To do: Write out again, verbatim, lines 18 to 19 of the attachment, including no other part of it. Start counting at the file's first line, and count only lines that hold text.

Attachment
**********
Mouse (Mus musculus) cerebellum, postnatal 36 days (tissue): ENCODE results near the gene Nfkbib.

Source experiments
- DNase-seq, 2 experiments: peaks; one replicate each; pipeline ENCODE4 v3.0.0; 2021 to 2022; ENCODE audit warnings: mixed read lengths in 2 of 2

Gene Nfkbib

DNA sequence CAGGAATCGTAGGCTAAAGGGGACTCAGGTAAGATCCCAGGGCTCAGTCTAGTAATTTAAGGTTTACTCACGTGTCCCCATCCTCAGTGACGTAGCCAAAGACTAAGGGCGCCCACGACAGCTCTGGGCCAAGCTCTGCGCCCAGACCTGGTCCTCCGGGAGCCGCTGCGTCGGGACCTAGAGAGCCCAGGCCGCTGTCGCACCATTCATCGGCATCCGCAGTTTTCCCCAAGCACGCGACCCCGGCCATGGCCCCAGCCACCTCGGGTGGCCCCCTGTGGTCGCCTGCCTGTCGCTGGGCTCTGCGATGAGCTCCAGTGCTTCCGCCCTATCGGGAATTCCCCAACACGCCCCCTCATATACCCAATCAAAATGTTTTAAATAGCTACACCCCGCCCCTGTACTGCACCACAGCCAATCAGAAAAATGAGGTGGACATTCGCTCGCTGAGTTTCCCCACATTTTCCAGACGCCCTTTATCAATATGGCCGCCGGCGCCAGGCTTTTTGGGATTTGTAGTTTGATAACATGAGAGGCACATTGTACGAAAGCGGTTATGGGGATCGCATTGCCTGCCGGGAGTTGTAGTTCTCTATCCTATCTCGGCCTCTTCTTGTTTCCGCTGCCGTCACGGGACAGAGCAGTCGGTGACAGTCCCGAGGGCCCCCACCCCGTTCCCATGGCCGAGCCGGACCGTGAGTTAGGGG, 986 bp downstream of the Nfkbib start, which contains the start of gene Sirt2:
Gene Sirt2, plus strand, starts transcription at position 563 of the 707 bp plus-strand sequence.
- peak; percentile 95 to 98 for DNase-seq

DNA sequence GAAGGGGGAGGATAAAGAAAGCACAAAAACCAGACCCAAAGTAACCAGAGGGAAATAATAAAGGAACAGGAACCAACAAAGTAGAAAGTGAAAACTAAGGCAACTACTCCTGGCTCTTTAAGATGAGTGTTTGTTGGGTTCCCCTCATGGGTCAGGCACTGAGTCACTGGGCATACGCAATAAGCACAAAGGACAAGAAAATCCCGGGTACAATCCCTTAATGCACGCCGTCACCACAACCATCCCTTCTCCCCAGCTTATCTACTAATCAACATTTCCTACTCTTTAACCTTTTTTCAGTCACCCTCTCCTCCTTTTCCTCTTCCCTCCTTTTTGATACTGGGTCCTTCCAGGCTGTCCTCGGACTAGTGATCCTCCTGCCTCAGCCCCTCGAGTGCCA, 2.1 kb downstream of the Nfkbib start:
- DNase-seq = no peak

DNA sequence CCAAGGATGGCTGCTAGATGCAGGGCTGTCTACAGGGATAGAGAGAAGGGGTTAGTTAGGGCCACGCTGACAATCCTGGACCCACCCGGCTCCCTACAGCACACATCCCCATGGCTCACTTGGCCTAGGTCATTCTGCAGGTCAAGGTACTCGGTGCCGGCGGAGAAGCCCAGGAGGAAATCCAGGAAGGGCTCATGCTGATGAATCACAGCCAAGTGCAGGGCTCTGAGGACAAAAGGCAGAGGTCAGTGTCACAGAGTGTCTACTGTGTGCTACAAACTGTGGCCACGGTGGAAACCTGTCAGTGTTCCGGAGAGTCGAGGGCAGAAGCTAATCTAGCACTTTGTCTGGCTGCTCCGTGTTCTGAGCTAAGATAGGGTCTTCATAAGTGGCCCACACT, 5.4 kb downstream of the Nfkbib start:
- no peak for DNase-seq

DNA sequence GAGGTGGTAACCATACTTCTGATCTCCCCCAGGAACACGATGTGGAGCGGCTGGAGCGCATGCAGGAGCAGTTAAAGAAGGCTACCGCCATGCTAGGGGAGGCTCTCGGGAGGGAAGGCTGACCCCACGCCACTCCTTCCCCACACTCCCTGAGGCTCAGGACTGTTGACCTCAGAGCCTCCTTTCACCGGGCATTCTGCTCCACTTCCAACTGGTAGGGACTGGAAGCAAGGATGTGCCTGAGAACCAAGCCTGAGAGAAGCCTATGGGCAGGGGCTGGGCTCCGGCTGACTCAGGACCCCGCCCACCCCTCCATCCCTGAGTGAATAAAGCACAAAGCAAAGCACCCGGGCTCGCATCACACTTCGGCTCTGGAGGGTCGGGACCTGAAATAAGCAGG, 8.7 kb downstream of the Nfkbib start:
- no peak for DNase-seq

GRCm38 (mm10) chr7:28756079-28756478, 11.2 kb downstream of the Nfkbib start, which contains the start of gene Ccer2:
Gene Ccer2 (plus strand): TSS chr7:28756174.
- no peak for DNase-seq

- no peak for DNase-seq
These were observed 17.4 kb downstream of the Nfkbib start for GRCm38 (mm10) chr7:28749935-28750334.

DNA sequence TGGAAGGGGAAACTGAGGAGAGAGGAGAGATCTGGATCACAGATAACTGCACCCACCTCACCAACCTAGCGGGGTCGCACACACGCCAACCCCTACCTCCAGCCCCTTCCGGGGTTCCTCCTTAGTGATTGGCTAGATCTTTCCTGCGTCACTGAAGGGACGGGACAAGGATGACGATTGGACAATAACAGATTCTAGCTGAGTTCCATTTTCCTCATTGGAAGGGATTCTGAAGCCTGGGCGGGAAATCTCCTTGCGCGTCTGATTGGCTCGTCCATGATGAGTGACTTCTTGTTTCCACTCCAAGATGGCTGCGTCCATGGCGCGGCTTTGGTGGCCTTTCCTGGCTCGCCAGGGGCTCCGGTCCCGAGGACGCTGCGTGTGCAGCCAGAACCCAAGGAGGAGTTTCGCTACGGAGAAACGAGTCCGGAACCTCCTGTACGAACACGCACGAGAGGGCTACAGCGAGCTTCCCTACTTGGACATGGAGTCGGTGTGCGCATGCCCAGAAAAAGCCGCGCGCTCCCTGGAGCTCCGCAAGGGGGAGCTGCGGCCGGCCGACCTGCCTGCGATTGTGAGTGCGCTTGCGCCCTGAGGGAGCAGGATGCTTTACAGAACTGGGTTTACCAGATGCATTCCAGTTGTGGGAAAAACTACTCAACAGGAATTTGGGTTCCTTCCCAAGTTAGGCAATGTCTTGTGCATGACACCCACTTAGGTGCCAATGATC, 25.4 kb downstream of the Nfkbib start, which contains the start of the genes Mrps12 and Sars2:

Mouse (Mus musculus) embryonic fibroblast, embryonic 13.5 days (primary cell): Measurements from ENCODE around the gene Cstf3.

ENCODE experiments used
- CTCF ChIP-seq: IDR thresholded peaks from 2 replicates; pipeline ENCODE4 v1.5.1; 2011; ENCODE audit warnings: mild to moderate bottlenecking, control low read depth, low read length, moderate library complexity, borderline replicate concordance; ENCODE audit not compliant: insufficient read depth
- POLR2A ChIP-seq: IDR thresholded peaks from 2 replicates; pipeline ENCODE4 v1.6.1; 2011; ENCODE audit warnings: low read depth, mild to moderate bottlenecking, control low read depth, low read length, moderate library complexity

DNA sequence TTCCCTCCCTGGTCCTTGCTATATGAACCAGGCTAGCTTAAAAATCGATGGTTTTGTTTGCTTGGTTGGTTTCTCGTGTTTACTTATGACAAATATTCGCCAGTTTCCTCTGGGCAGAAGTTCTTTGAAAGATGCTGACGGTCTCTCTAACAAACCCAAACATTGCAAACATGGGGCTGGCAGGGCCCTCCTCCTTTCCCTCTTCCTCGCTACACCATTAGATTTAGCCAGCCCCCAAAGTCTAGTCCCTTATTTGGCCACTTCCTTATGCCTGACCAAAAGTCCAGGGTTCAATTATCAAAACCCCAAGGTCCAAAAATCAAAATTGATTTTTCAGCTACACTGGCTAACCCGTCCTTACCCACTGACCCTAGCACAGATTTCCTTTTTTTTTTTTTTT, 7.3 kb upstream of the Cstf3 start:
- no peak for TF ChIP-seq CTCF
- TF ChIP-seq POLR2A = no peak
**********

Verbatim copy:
These were observed 17.4 kb downstream of the Nfkbib start for GRCm38 (mm10) chr7:28749935-28750334.

DNA sequence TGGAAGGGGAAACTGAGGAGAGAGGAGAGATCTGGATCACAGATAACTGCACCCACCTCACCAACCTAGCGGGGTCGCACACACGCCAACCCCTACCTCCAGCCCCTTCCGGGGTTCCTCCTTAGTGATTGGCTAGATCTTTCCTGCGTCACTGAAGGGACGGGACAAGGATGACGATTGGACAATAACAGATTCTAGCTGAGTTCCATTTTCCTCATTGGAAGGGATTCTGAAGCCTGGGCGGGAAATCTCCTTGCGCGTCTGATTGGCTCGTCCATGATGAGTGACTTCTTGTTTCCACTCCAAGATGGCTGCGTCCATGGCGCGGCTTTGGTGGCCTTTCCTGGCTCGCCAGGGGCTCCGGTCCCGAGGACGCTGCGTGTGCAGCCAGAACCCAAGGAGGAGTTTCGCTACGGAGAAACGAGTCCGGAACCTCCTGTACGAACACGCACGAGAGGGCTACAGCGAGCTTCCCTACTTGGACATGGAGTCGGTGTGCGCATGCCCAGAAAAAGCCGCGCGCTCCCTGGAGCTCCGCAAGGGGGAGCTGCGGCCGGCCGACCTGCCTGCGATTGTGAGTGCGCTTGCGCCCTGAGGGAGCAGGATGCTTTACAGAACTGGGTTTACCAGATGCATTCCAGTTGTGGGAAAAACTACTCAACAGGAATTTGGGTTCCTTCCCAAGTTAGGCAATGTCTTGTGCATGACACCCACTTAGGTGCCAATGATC, 25.4 kb downstream of the Nfkbib start, which contains the start of the genes Mrps12 and Sars2: